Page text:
Eye of Experience #62: What's Wrong with Attitude Instrument Flying?
Are pilots learning the safest way to fly on instruments? Or are they missing a piece that long ago was the standard -- how to fly WITHOUT the attitude indicator? AVweb's Howard Fried has seen many students come and go, and he says partial-panel training is only part of the story.
My two previous columns on the subject of attitude dealt with the hazardous attitudes within ourselves that have been identified by the friendly feds. This time we'll be discussing the attitude of the flying machine itself as it makes its way through the air.
What's wrong with attitude instrument flying? In a word, nothing! That is, if it is done right. This column was inspired by one of Peter Garrison's fine features, Aftermath. In the September, 2002, issue of FLYING magazine, the feature was titled, "Spatial Disorientation," and dealt with the accident in which the governor of Missouri, his son and one of his aides lost their lives. Although Garrison's analysis is excellent, as I see it he missed the most important point. The governor's son, acting as pilot in command, had come to depend entirely on the attitude gyro when operating in IMC (instrument meteorological conditions), as so many other modern instrument pilots are prone to do.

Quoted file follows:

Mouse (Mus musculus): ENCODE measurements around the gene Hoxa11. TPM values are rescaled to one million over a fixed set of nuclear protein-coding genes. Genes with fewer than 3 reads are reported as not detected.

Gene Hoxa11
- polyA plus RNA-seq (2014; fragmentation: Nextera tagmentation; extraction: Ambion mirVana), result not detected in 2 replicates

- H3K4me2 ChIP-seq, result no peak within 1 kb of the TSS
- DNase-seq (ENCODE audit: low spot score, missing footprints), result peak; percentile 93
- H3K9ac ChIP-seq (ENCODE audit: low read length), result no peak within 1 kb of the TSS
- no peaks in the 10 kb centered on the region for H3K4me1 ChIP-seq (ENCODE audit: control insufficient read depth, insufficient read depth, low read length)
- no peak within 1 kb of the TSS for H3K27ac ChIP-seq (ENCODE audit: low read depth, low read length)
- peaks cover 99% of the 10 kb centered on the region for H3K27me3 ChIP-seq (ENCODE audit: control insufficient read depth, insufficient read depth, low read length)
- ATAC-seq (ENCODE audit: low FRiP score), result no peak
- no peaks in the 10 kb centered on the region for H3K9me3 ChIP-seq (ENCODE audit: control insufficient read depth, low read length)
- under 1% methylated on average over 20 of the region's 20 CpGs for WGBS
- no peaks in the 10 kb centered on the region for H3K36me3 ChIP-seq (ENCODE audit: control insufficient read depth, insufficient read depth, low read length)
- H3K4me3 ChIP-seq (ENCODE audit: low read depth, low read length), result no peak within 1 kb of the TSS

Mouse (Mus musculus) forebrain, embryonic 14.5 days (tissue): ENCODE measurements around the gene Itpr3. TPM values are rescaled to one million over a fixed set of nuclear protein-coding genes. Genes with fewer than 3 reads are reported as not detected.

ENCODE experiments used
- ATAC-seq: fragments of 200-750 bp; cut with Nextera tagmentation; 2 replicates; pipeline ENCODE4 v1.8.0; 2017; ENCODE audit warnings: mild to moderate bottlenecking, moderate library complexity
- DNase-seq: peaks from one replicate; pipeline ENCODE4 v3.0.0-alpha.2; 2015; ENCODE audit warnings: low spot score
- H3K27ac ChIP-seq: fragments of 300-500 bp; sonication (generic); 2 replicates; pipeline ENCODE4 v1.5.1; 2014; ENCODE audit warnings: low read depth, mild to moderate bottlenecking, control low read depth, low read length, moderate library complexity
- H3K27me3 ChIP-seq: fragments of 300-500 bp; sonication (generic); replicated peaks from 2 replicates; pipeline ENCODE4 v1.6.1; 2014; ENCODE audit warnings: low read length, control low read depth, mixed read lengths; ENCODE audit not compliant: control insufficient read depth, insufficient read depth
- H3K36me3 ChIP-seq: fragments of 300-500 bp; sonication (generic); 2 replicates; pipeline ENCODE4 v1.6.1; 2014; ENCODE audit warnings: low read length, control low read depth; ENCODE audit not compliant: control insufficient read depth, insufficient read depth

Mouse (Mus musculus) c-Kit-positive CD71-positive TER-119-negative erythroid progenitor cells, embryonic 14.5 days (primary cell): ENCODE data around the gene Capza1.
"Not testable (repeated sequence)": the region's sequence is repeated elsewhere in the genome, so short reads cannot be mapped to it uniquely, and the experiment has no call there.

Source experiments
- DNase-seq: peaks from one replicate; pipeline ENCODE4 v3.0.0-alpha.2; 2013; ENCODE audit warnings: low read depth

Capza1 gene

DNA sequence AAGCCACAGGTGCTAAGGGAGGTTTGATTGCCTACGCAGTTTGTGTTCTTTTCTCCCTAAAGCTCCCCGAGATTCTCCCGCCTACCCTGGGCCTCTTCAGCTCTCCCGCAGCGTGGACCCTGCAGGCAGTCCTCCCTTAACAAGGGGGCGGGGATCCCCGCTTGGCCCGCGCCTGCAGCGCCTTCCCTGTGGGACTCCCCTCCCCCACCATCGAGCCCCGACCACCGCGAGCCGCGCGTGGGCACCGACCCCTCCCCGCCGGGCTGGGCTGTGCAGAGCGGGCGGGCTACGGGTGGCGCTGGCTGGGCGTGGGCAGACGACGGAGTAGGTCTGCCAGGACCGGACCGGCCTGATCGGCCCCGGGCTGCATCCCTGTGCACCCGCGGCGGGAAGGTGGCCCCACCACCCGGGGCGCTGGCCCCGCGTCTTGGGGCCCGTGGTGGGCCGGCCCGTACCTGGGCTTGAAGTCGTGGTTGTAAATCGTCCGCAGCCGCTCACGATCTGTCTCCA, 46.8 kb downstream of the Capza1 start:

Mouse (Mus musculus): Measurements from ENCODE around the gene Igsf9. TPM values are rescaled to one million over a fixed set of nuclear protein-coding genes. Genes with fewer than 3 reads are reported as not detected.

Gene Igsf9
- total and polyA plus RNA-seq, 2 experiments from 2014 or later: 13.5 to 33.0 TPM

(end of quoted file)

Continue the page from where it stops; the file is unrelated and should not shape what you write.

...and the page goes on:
I learned to fly on the gages by the Stark system -- 1,2,3 -- needle, ball, and airspeed. We used the needle in what was then called the turn and bank instrument (now the slip and skid, or turn coordinator) to control skid with the rudder, and the stick (or yoke) to keep the ball centered. First you centered the needle with the rudder, then the ball with the stick. How's that for the modern "step on the ball" theory? We then controlled pitch by the airspeed indicator. If you were going too fast, you raised the nose a bit, and if too slow, you pitched a bit down. In those days, when airplanes weren't nearly as inherently stable as they are today, it was quite a task just to keep the airplane upright. Meanwhile, your total attention was focused on listening to the aural radio range for navigation, listening to the signal put out by the old four-course Adcock Radio Range Stations. One could easily lose a pound or so of sweat just flying a two- or three-hour cross-country in instrument conditions. If the radio put out a steady tone due to the overlapping of the A (dit dah) and the N (dah dit) you were on course (flying the beam), but if you wandered off course the A or N would bleed through. What a wonderful thing was the VOR! Now it is being replaced with GPS.
A Better System